Dormer to main roof cap shingle detail. Correct or did I miss anything?

Hello, everyone! Hope Thanksgiving went well! As a slow DIY roofer, I am still tackling the same roof plane. Finally finished both valley in a “dormer” style layout and transitioned the ridge cap onto main roof. I again followed Mike Guertin’s advice on using Grace IWS under the transition cap shingle, then cap shingle cut towards the middle so it can “hug” the dormer while going onto main roof. Then another Grace IWS to cover that cutout. And to make it 100%, nailed a piece of cap shingle to overlap all of that very well before main roof shingles go above it.

Mind you, it is cool and overcast here, so shingles will not adhere or settle probably for another week when we expect 70 degrees with sunshine again. Here is the detail:

Of course, as much Grace as I put there, should the cap shingle crack over time, the leak will be unlikely. Besides what I described above, both valleys are double lined with Grace so nothing should come to contact with deck. Of course, despite my best efforts (using hair dryer to warm cap shingle so it bends better, you can still see below some loss of rocks where the stress bend is). Should I let it be or maybe put a dab of Geocel 2300 on there just to make it last longer before it cracks?

I hope I did this right. Any feedback appreciated before I proceed further. Be kind on an amateur!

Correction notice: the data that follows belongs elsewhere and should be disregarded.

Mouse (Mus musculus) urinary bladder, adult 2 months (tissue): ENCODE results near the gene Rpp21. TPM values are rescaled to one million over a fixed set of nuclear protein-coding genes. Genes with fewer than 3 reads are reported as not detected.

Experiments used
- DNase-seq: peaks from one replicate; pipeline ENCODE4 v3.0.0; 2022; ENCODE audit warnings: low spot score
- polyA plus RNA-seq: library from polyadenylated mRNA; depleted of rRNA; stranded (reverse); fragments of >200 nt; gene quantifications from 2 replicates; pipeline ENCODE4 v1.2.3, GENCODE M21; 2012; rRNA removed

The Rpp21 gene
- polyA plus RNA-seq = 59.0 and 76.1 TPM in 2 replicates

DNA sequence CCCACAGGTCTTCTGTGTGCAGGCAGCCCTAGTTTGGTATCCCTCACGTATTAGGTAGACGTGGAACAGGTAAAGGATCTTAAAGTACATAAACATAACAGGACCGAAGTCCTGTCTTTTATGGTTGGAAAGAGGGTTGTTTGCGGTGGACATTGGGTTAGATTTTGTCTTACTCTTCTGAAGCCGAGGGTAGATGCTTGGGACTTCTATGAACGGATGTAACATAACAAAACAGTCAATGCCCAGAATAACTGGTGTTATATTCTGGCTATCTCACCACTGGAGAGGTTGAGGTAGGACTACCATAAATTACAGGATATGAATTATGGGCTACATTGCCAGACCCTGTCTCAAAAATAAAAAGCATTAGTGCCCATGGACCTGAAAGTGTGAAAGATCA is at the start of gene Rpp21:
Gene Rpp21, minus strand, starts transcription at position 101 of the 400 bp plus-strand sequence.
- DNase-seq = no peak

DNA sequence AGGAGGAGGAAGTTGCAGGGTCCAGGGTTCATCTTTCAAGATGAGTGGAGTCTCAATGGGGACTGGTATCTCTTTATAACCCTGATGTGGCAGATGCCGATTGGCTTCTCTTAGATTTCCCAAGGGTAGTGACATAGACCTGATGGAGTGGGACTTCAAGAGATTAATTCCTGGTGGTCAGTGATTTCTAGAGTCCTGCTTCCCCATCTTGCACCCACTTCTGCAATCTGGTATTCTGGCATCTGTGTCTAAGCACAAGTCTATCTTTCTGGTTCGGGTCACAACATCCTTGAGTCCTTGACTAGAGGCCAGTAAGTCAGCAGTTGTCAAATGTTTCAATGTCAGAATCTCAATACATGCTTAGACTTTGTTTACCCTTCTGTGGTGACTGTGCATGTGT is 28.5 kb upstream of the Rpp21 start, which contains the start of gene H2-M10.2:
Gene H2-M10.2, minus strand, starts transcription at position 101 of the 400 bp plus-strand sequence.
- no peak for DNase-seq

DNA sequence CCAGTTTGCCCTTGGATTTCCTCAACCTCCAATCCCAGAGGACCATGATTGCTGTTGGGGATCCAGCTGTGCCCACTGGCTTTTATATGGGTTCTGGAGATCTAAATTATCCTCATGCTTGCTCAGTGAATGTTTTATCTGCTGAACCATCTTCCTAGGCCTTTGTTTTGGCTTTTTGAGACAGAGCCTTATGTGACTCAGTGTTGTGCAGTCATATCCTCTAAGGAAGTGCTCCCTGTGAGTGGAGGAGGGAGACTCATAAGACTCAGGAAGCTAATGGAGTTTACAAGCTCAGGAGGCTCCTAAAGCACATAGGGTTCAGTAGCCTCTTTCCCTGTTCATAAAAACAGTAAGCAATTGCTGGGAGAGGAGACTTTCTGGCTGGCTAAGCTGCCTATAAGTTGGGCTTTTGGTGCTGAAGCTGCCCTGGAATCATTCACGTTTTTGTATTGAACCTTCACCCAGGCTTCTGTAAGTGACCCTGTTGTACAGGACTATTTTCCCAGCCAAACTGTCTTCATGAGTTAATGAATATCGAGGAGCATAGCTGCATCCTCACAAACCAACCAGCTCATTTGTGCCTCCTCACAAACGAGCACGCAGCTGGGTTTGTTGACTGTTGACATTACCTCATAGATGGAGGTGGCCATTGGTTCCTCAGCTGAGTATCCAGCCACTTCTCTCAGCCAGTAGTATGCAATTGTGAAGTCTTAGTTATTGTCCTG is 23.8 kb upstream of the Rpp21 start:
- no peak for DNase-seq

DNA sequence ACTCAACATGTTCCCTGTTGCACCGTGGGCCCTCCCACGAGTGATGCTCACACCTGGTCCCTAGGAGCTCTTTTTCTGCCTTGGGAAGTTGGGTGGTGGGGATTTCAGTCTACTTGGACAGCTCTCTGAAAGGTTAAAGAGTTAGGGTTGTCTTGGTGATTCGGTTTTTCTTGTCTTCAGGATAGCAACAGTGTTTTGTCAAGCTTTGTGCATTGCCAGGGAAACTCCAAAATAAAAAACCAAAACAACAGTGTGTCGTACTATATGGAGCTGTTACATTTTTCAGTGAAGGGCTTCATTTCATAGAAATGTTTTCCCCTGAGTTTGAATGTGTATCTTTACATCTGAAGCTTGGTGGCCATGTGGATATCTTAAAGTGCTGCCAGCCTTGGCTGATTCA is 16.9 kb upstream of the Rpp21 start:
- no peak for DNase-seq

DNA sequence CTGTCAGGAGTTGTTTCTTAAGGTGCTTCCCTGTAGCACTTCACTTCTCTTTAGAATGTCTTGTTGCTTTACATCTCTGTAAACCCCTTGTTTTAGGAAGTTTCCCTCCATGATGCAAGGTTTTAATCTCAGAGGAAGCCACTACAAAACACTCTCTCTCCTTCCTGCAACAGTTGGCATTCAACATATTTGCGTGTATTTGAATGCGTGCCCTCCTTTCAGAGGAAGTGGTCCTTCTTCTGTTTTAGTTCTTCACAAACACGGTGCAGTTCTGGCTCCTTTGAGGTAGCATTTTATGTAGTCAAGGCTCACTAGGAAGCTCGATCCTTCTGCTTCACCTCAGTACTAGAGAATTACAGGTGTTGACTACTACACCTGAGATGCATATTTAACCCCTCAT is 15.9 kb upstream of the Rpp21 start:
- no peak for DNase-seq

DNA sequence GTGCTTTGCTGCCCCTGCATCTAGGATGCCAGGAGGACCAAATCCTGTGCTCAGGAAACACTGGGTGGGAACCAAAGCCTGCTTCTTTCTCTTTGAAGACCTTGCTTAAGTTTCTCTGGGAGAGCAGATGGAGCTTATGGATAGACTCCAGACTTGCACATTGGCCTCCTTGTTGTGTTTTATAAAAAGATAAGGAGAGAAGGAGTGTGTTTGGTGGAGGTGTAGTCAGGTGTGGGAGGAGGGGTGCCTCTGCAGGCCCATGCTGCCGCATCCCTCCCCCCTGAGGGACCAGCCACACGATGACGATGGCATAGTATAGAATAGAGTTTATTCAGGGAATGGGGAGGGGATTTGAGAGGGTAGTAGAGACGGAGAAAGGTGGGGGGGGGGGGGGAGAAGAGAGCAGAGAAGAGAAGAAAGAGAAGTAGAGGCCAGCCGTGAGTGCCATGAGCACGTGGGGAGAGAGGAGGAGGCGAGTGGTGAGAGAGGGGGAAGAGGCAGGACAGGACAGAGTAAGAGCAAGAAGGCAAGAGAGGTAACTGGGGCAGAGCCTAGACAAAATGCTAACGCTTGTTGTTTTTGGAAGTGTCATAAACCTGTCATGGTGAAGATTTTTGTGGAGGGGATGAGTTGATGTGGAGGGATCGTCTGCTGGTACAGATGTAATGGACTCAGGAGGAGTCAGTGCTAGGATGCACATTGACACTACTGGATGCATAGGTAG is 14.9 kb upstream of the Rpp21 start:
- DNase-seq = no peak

View from the top (before I finished capping the vent):

That looks great, much cleaner than many “peofessional” jobs I see.


Haha, thank you, MPA! That’s why I has taken me over 30 days just to complete an estimated 12 squares! Of course, weekends only, since I didn’t take time from work. But I stand behind my statement that I would never make any money as a roofer, I will never meet my stimated time goals and probably get fired. Haha. Do you think leave the transition shingle as is until (and if) it cracks or put a nice dab of color matched Geocel to strengthen the bend? Hasn’t cracked yet but you can see up close where maybe 5 granules fell out from a couple of places. The fiberglass layer remains intact.

With grace underneath you have nothing to worry about.

You have a bright future in roofing if the whole Pharmacology thing doesn’t work out.


I would say it looks perfect.

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I like how he nailed perfectly only on the lower half portion of the sure nail strip…

I wonder where he learned that from…

I thought at first this Sure Nail strip to be a bullet proof way to ensure correct nail placement. Boy, was I mistaken! This enlightenment happened when I came across where 2 shingles from same bundle had not only different widths of the strip but also variable placement in relation to butt edge. Some so high that lower edge of strip is above the laminated connection! Then the instructions said to nail 6 1/8 inch from butt edge no matter whether it goes into the strip or granules. Even if I keep nailing in lower portion, my quality spot checks frequently reveal that I am often over 6 1/8 inches from the edge. So I try to nail it around the lower half, so long as get most nails through both laminated layers. My Hitachi gun skills are fair at best, but I seem to get 80 percent of nails close enough to be within OC specs. Here is a photo of old shingle nailing pattern on the same roof and these lasted 20 years. I just got tired of renailing after each wing gust. Lol. I am hopeful these will do at least that with the effort I put into it. Fingers crossed! But I have found SO MUCH help on this forum from wonderful roofers like you all that I cannot be thankful enough! Many answers have opened my understanding and put me on the right path to a successful roofing project. Time will tell, but I am praying for zero leaks.

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